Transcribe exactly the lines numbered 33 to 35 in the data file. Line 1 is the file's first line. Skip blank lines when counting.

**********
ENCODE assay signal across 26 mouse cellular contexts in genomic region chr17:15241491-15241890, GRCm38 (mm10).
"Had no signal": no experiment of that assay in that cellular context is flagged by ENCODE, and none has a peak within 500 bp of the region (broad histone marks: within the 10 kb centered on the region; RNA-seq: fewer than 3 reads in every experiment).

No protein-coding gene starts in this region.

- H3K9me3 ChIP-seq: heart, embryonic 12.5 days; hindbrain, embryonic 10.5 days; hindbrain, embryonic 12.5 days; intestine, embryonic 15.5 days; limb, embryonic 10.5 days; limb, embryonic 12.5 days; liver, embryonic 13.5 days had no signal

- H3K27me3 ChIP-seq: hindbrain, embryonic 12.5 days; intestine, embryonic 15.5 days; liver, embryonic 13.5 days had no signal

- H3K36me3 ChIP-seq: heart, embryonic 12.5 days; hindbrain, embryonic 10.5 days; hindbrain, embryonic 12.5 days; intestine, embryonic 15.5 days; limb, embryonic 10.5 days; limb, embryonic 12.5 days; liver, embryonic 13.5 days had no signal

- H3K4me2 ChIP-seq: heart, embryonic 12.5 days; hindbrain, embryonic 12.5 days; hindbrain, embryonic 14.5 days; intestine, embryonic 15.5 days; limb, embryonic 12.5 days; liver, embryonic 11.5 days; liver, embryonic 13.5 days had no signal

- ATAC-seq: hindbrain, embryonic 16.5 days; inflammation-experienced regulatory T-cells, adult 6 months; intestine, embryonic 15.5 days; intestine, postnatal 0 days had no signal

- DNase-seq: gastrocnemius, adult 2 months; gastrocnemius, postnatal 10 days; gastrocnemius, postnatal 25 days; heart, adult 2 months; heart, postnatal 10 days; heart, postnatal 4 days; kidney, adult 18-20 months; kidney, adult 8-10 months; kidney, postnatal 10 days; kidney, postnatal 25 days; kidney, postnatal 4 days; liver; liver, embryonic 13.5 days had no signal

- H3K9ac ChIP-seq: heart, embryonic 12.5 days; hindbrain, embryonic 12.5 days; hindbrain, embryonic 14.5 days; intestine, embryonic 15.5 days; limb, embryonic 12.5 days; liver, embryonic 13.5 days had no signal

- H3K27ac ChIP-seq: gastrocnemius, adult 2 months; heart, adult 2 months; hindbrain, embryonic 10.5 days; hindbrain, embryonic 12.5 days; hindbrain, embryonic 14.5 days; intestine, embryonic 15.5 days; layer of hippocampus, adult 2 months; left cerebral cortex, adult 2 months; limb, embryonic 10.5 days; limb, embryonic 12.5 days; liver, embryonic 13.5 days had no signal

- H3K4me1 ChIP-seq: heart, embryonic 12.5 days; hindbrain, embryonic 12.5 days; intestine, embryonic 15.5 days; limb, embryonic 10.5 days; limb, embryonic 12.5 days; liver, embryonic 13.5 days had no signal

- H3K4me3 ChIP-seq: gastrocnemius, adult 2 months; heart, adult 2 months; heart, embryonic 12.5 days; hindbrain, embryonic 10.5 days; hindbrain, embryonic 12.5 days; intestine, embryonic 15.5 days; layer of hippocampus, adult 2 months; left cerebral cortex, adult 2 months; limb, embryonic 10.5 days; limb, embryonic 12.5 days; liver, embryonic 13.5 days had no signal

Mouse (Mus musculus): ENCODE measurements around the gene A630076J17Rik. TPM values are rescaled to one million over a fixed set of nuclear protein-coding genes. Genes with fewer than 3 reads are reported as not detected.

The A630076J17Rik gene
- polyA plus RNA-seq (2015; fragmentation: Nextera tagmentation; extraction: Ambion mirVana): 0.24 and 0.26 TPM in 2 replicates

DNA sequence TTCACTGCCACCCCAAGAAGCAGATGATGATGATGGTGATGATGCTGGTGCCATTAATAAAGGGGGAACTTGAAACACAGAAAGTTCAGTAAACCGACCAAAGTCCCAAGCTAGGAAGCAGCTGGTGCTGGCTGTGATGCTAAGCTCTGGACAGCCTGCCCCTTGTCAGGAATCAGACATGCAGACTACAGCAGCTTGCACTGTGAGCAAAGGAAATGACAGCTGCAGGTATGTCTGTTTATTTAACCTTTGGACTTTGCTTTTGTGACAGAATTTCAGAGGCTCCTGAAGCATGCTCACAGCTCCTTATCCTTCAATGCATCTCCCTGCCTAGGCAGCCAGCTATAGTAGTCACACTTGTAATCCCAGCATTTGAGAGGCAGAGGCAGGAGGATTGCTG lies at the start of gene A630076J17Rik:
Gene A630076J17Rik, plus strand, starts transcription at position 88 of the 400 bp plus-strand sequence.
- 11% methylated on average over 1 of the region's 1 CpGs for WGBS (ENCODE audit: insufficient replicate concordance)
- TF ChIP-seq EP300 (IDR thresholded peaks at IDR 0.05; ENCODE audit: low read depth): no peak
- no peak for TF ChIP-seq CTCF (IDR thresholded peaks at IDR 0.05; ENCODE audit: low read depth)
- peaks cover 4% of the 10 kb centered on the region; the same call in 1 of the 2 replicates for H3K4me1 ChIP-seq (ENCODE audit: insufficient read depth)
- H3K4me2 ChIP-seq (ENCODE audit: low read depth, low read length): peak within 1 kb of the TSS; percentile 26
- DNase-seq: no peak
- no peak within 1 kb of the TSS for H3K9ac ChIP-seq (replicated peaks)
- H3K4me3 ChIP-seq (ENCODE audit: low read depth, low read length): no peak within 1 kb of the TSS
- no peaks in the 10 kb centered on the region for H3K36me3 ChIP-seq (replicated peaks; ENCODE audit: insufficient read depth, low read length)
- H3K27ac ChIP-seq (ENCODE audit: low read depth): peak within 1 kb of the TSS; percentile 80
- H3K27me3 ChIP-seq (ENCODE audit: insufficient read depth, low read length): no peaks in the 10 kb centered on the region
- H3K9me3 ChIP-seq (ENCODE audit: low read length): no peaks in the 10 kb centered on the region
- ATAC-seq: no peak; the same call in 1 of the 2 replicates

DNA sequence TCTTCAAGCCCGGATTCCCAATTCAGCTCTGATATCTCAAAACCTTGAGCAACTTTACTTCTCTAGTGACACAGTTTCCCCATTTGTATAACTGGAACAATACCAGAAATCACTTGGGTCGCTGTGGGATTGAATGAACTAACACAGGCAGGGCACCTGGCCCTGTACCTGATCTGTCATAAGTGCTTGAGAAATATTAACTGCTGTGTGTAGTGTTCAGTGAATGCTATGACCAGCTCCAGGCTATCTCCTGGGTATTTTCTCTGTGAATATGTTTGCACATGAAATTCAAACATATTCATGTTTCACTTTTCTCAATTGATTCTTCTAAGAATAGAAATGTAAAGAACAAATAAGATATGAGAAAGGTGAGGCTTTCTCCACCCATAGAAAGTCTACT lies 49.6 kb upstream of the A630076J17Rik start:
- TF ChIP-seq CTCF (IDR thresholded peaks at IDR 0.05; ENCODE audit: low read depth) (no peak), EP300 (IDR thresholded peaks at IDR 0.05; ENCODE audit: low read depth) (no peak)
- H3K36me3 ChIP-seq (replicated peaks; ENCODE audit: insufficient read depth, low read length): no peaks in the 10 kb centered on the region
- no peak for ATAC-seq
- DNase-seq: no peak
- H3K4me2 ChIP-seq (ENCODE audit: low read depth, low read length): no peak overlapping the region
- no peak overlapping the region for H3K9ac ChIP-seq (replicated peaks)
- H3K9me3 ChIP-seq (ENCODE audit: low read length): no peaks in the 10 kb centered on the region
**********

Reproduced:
- TF ChIP-seq CTCF (IDR thresholded peaks at IDR 0.05; ENCODE audit: low read depth) (no peak), EP300 (IDR thresholded peaks at IDR 0.05; ENCODE audit: low read depth) (no peak)
- H3K36me3 ChIP-seq (replicated peaks; ENCODE audit: insufficient read depth, low read length): no peaks in the 10 kb centered on the region
- no peak for ATAC-seq